The health of the U.S. defense industrial base only received a “C” grade in the National Defense Industrial Association’s second annual assessment, and may get a lower grade still when more recent data, including the effects of the COVID-19 pandemic, are compiled, NDIA leaders said Feb. 2.
The “Vital Signs 2021” report shows the industry facing “multiple headwinds,” NDIA president Herbert J. “Hawk” Carlisle said in a video teleconference to announce the findings. The data, based on polling of more than 1,400 NDIA member companies, found that even though demand for U.S. defense goods is high and production lines are humming, it’s getting harder to find cleared or skilled workers, and member companies are facing a tougher time dealing with cyber intrusions and government-mandated cybersecurity measures.
The data were collected as “we were just going into” the COVID-19 pandemic, which imposed challenges on production lines, parts supply, and communal work environments, Carlisle noted. New data reflecting trends since the pandemic will be available in the summer, he said, but he expects the industry will have a more pessimistic view in the next round of polling.
Some results about COVID-19 are already in, with about 70 percent of respondents saying they’ve seen a moderate or large impact to their business because of the pandemic and 12 percent saying they don’t expect their businesses to return to 2019 levels.
The NDIA did not include any recommendations with its findings. “We wanted to get the data out there” to inform congressional and public debate, Carlisle noted. Recommendations about what to do to help the industrial base “will come later,” he said.
The “C” grade is a fraction higher than last year’s assessment, also a “C.” NDIA members saw big gains in demand versus last year and 2018, and productive capacity and “surge readiness” were up significantly from 2018, although down from 2019. There was also a tick up in perceived openness of competition.
The biggest negative trends were in the political and regulatory environment, followed by supply chain, innovation, and industrial security. Members are also pessimistic about the number of home-grown science, technology, engineering, and mathematics (STEM) experts. Carlisle noted that the majority of advanced degrees in STEM awarded by American universities are going to foreign students, including those from China, many of whom end up returning to their home countries. Similar results were seen in availability of skilled workers.
Only 20 percent of respondents said it was “not difficult” filling STEM jobs, and only 24 percent said it was “not difficult” finding skilled workers, such as machinists, electricians, and trades, etc., according to the NDIA data. Of those responding, 38 percent said it was “extremely difficult” finding workers with security clearances.
Carlisle said the low marks in political climate and regulation stemmed in part from chronic continuing resolutions in Congress, which he noted have been used in 11 of the last 12 years. When Congress keeps defense money going with a CR, pending a new official budget agreement, “you can’t do new starts, can’t do increasing quantities,” Carlisle noted.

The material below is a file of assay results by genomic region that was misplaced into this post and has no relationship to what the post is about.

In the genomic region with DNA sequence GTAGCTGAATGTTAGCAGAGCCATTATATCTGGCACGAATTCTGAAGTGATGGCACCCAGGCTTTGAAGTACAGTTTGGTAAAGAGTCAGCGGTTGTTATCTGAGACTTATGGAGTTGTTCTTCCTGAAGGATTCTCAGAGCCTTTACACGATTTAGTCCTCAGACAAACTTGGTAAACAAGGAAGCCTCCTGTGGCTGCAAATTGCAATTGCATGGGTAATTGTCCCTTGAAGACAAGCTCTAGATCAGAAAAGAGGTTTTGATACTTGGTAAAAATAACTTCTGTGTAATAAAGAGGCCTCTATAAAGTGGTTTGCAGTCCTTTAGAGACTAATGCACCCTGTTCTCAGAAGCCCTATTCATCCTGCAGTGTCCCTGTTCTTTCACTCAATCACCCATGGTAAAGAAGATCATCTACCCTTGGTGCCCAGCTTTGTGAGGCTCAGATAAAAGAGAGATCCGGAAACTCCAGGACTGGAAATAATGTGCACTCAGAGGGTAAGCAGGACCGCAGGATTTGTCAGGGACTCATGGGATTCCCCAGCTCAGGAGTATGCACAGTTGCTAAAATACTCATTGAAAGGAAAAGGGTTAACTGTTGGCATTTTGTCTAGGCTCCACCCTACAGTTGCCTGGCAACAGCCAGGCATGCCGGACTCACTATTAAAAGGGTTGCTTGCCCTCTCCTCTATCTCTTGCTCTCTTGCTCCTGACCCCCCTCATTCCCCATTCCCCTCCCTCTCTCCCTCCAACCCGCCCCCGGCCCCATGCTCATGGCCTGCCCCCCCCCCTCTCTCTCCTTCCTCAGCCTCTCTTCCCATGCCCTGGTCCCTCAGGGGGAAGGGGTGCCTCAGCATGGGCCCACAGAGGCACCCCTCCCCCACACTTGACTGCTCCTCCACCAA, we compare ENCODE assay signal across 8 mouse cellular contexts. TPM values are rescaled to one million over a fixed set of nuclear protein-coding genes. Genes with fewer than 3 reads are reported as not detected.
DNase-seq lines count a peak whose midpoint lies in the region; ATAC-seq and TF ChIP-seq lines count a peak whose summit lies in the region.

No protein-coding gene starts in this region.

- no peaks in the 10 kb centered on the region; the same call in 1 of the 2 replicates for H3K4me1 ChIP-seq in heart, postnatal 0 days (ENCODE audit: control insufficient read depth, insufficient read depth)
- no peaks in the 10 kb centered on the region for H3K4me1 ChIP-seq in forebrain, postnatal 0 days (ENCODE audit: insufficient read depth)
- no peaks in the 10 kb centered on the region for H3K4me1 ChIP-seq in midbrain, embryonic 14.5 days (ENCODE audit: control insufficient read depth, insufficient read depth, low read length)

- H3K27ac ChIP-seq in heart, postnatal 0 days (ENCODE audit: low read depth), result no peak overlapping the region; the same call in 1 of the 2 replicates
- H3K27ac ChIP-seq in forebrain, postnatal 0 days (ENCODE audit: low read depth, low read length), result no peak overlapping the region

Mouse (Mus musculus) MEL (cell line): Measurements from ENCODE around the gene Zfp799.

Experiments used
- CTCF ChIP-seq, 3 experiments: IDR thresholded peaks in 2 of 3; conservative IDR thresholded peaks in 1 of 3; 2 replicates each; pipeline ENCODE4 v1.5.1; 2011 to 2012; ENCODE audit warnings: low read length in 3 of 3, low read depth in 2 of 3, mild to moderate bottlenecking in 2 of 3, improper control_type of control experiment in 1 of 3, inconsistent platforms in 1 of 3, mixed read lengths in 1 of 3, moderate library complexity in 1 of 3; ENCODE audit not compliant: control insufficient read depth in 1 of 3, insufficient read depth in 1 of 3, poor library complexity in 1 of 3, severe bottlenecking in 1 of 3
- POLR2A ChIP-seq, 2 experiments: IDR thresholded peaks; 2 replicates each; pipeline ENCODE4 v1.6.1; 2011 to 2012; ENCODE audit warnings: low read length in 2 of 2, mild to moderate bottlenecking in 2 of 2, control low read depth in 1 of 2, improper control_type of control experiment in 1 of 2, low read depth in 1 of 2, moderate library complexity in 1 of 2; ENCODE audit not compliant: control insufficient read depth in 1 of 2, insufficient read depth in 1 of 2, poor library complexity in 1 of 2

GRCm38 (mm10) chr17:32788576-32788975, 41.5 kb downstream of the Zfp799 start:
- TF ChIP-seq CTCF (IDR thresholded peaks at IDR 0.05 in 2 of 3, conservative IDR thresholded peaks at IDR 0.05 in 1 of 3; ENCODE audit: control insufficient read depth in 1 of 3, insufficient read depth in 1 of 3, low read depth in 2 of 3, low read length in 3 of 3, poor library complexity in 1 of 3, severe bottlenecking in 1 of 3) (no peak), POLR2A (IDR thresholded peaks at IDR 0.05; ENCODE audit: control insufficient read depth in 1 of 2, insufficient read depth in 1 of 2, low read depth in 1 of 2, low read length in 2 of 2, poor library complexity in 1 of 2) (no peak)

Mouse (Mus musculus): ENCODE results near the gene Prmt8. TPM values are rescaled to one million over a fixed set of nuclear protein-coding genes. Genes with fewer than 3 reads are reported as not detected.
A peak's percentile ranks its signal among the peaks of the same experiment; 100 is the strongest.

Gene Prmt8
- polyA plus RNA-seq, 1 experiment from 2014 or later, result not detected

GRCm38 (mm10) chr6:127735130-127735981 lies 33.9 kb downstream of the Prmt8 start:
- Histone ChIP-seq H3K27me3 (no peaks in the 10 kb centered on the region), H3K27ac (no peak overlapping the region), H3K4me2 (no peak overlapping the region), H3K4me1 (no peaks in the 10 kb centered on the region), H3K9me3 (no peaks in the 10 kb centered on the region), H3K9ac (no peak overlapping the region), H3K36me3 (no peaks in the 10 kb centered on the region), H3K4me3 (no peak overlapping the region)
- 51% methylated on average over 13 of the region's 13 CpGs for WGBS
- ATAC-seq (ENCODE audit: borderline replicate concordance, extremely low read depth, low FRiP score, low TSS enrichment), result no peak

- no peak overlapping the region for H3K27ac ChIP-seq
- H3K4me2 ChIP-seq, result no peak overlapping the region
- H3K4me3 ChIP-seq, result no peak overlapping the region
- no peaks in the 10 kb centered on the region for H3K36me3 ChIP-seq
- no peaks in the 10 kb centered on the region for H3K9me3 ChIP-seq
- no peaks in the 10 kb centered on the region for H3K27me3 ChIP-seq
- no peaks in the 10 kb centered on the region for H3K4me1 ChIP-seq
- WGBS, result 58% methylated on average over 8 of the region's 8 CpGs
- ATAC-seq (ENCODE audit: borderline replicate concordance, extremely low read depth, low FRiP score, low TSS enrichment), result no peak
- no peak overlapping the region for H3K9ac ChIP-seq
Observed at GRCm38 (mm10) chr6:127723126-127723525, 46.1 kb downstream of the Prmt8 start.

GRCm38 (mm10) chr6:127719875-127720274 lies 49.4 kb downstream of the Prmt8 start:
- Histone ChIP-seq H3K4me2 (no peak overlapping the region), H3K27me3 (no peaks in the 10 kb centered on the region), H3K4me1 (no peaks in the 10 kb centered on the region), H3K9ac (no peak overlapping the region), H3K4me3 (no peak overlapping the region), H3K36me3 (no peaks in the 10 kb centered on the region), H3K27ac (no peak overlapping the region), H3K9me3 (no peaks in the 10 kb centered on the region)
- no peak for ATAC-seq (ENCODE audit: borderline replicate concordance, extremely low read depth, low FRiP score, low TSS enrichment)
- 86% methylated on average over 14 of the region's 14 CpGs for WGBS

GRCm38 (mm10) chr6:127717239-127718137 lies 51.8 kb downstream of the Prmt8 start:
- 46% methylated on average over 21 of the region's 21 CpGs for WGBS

“There will be challenges” in the coming years as well, with a “tightly split House and Senate,” he said.
While Congress and the Pentagon have labored to streamline regulations and introduce new contracting methods, “it takes a period of time to get a rules change to go with it,” Carlisle said. Legislative change “doesn’t automatically happen,” and there has to be education of the acquisition workforce and time to implement the revisions.
“It’s a difficult challenge, working with the government,” Carlisle said, because in the case of the Pentagon, it “holds all the cards, … they are the overseers, the dispute resolution,” and that breeds frustration.
“It’s getting better, but there’s a lot left to do,” he asserted.
Wes Haulman, NDIA senior vice president of policy, said the Pentagon is taking action to draw in new commercial entrants in defense contracting.
“They need to recruit and retain for the defense industrial base,” he said, and “they are pulling out all the stops by creating innovative contracting vehicles—pitch days and other things—to try to bring people in,” but the barriers to defense contracting remain.
“It’s a monopsony; many suppliers and one big customer … [the government is] judge, jury, and prosecutor when they don’t think a company has followed the rules. So getting those rules right is essential.” For example, the government has barred using certain companies, like Huawei, from supplying cyber equipment to defense contractors, but there’s still no approved list of vendors to meet new cyber requirements, Haulman said.
Polling also indicated frustration among companies that said even when the government strives to draw in new entrants and small businesses, it’s still a tough push to get a product from one of those companies beyond experimentation and prototyping to being designated as a major defense program, Carlisle said.
While “pure player” defense industry contractors like Lockheed Martin haven’t suffered too much as a result of the pandemic, Carlisle said he expects “huge” repercussions from the pandemic on companies that do both defense and commercial work, notably Boeing.
“It is going to be a factor for many years to come,” he said, affecting suppliers at every level, including engine makers, materials suppliers, and others.
“I think the government is going to have to find a way, using the [Defense Production Act] and other means, to keep the supply chain vital, vibrant, innovative, and moving forward,” Carlisle said. He expects the true scope of the effect of the slowdown in the commercial sector on the defense sector to be represented in next year’s report. However, on the flip side, he expects the commercial space enterprise to “help support” the defense space enterprise.